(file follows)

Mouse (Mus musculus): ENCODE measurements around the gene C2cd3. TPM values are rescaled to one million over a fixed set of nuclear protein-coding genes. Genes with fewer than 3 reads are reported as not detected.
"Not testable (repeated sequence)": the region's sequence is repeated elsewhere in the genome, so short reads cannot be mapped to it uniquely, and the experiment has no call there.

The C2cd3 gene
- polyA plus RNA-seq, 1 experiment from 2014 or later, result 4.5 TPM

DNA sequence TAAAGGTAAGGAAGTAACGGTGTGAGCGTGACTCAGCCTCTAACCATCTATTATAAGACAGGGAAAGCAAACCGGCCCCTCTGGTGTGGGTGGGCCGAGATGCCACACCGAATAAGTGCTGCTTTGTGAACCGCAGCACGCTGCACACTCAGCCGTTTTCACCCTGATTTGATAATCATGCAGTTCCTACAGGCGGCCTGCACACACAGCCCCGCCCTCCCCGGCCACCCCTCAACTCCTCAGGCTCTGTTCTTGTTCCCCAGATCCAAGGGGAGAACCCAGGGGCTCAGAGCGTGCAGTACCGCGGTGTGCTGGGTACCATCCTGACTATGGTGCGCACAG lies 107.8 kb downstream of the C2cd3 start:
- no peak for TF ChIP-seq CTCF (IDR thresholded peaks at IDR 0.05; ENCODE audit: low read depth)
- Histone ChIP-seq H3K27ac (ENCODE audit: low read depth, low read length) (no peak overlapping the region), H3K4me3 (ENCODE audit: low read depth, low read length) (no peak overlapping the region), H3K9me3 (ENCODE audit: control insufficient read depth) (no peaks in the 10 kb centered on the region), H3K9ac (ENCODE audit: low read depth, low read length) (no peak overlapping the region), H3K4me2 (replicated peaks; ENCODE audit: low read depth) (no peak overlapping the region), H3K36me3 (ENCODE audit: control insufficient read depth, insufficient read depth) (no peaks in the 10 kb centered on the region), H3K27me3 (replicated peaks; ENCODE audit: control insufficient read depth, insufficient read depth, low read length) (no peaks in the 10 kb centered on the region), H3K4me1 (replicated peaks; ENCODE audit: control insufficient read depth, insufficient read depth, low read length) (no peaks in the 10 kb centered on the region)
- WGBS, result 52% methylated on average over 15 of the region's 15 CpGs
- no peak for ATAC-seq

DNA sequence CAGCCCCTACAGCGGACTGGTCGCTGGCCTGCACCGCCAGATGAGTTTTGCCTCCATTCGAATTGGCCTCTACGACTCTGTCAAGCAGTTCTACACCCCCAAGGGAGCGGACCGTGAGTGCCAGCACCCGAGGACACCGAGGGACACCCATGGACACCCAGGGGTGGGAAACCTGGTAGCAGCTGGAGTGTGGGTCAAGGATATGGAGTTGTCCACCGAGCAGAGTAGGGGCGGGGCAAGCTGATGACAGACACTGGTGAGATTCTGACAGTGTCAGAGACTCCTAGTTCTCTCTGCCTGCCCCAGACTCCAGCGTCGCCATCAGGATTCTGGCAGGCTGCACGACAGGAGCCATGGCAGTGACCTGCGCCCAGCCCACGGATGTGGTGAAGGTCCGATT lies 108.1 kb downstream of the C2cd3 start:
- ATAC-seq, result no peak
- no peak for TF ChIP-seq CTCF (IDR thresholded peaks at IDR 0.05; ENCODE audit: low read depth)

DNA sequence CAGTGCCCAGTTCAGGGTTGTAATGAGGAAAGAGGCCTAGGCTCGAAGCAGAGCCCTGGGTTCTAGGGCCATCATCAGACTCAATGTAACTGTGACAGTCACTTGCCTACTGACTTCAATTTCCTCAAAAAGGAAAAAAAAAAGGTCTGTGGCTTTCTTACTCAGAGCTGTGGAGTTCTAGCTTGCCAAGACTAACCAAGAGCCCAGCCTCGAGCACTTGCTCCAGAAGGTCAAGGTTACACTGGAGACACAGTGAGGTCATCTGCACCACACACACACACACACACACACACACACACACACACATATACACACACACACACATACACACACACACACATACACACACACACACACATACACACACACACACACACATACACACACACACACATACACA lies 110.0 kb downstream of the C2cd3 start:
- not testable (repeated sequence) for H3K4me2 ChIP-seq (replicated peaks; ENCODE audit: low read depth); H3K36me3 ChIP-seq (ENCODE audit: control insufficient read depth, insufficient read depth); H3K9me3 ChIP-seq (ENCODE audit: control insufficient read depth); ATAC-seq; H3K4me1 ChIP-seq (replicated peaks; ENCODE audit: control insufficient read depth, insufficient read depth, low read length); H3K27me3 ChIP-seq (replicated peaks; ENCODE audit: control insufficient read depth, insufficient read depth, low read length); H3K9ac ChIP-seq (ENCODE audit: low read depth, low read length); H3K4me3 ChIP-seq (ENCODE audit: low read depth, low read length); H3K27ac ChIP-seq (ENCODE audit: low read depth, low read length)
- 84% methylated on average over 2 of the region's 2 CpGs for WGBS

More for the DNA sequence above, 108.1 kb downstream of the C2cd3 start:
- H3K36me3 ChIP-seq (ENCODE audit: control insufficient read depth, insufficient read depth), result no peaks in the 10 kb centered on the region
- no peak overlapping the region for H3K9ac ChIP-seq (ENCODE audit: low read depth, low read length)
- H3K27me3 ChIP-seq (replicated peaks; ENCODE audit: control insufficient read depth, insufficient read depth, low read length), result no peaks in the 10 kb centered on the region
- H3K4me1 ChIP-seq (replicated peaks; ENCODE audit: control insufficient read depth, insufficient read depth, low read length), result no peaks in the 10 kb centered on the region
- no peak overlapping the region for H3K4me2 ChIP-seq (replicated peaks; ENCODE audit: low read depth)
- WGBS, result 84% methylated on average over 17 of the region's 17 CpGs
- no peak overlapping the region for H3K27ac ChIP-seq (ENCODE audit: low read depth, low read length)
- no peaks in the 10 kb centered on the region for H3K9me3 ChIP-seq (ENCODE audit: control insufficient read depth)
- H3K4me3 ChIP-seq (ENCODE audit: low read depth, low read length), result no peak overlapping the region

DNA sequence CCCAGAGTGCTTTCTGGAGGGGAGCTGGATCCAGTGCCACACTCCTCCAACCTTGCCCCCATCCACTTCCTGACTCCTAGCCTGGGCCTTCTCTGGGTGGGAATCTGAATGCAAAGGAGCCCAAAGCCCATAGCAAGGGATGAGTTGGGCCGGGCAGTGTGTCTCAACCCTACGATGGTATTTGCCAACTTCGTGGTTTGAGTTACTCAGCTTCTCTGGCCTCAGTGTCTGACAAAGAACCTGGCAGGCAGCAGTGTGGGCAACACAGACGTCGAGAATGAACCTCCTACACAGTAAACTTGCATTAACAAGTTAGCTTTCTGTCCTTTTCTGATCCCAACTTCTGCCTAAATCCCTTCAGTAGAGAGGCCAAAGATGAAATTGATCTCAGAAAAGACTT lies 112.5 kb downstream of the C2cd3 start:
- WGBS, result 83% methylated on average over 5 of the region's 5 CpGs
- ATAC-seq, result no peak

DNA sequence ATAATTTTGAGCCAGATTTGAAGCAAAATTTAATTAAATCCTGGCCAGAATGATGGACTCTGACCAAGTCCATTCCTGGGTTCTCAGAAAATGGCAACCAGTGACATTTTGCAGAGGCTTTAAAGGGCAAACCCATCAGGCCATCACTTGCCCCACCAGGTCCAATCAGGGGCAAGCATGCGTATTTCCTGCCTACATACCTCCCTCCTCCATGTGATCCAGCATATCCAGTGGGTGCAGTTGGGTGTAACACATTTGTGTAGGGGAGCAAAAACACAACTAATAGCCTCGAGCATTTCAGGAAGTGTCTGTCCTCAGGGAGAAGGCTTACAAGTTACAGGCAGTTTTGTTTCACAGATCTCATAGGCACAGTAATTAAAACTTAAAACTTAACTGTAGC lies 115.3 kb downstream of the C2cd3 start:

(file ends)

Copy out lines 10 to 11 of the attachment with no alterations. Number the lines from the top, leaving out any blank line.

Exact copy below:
DNA sequence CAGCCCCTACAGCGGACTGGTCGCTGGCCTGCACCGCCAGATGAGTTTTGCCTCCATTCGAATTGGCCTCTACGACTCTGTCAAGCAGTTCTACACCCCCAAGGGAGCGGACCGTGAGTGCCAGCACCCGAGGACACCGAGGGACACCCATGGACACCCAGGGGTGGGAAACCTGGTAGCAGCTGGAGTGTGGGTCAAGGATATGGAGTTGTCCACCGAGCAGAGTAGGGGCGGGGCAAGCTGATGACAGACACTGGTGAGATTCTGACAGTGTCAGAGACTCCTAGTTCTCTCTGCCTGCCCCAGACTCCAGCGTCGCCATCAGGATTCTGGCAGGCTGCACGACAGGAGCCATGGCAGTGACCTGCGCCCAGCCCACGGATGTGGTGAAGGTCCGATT lies 108.1 kb downstream of the C2cd3 start:
- ATAC-seq, result no peak